For his part, Bishop Sgreccia said government policies were more important than what international organizations decide in terms of influencing societies on life and family issues, but not as important as the individual decisions that ordinary people make.

Asked if people adopt anti-life attitudes due to propaganda or to the simple prevalence of modern technology, Bishop Sgreccia replied, “People don’t ‘adopt anti-life attitudes’; they just use what becomes available, and appears convenient to them, especially when public authorities do not oppose these means or technologies.”

He said that the anti-life and pro-population control decisions of the United Nations and other international organizations do not affect people directly, but have a deleterious trickle-down effect.

“Their decisions, in the end, do reach people, when local governments sign proposed treaties and conventions,” Bishop Sgreccia said. “This is why we have to be attentive about all what is proposed or done in the U.N., the UNFPA (the United Nations Population Fund), UNESCO (United Nations Educational, Scientific and Cultural Organization), the European Union or the Council of Europe.”

As highly fertile Muslim immigrants continue to flood into what was once called Christendom, the connection between low birthrates and high immigration levels should be becoming more evident, but Bishop Sgreccia said that this hasn’t yet entered the public awareness.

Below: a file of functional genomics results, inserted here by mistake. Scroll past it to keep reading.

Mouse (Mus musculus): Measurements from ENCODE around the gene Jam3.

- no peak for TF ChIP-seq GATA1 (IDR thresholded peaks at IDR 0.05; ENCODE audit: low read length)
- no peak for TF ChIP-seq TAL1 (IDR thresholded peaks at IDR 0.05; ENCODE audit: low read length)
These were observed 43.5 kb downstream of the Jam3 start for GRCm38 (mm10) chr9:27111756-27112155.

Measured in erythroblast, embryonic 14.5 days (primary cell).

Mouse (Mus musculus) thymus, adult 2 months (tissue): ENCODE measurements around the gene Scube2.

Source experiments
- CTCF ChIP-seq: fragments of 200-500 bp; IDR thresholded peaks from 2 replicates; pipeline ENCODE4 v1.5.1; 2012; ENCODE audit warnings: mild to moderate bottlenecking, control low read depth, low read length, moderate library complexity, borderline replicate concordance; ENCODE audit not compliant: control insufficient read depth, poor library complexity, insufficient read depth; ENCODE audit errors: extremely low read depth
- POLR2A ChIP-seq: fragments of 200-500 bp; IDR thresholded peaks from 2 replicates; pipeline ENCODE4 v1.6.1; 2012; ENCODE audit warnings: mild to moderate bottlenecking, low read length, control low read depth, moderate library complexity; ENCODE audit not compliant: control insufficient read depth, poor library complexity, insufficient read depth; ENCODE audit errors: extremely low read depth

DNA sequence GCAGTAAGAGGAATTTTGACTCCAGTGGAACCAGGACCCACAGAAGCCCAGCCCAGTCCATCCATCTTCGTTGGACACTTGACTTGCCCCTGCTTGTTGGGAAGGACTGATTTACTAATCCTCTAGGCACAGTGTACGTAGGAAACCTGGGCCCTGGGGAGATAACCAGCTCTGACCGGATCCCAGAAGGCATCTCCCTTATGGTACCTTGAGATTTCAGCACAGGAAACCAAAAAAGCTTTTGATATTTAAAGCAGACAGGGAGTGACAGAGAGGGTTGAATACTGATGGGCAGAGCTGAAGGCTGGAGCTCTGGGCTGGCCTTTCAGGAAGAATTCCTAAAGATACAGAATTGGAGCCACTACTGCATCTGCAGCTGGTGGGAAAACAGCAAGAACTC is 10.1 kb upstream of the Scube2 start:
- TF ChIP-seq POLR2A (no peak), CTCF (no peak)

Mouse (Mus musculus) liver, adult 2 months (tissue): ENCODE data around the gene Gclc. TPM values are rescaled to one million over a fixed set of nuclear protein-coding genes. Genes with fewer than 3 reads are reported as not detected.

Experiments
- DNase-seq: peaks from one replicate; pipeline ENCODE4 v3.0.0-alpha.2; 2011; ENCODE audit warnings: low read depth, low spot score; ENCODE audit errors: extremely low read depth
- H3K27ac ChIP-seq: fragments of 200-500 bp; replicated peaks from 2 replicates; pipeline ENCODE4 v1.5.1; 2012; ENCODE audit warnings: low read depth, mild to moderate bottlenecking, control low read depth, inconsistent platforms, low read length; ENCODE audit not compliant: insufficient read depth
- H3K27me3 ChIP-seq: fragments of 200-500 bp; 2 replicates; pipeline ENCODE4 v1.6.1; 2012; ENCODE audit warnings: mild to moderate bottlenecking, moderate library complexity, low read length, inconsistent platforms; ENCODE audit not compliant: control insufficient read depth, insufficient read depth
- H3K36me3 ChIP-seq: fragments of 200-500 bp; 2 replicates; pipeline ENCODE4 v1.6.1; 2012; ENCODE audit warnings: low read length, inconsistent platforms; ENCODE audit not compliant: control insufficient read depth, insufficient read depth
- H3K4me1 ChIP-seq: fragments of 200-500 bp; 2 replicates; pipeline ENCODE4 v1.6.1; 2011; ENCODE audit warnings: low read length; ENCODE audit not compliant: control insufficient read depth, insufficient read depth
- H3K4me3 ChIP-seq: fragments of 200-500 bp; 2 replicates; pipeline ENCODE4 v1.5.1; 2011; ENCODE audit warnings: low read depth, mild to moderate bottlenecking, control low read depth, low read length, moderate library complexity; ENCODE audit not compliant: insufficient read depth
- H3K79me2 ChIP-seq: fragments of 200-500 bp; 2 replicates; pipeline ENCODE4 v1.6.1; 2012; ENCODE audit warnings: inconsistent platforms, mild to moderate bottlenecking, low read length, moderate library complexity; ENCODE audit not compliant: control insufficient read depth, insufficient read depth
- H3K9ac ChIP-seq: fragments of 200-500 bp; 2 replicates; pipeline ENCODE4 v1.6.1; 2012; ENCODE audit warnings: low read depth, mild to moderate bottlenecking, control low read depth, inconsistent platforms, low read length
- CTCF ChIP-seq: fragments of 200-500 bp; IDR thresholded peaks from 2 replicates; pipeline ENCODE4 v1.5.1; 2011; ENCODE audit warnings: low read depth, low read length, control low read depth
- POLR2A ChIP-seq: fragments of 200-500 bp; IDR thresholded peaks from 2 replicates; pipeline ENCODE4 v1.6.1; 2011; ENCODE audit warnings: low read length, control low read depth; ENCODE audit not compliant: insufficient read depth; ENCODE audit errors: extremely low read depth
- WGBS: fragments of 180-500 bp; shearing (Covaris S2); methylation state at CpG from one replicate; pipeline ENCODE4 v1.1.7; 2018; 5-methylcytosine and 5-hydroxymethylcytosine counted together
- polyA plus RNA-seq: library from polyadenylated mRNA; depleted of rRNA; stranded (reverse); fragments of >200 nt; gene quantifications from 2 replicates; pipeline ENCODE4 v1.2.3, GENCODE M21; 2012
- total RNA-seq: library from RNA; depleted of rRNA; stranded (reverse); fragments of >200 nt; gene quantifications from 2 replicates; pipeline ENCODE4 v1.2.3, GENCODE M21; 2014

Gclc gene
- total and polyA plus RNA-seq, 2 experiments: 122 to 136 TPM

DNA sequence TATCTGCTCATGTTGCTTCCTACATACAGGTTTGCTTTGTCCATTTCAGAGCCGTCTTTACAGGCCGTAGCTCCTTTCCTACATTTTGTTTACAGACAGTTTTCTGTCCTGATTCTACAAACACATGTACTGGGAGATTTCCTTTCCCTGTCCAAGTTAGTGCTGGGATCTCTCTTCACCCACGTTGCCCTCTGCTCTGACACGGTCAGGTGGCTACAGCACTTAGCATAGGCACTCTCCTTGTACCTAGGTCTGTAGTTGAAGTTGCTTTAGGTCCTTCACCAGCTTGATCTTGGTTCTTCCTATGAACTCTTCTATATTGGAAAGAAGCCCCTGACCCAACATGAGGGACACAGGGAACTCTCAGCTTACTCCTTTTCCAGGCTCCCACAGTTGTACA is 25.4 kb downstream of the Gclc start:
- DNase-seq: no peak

“The reality of below-replacement fertility has started to show up in the media very recently, when the question of paying pensions to retired people has become worrisome,” he said. “However, people in Europe seem to be still less concerned with the ‘demographic winter’ into which they already entered, than, let’s say, with the question of immigration, although this last issue is very much linked to the first.”

Not Too Late

Both Church leaders argued that while birthrates in Europe have fallen to dangerously low levels, it is not too late for these societies to recover.

Cardinal López said that France has taken some small steps in the right direction. “It has been found that stimulating economic policies in favor of the family has had the most positive effect.”

Said Bishop Sgreccia, “What we see right now, for example, in France — spontaneously rising birthrates for several years — shows that a reversal of these negative trends is possible. … The recent meeting of the Pope with European youth shows that this youth has still energies and spiritual longings. But governments should act quickly in favor of families before it gets too late.”

Both men said the natural, Catholic attitude of rejoicing in family and children is the ultimate source of salvation for the Catholic nations of Europe. A leading Italian pro-life activist agreed.

Italy today is a country that needs a New Evangelization,” said Silvio Dalla Valle, executive director of the Italian pro-life group Voglio Vivere (I Want to Live) and also a director of the magazine Radici Cristiane (Christian Roots).

Warned Dalla Valle, “Without that, the future is bleak.”

Joseph A. D’Agostino

writes from Washington.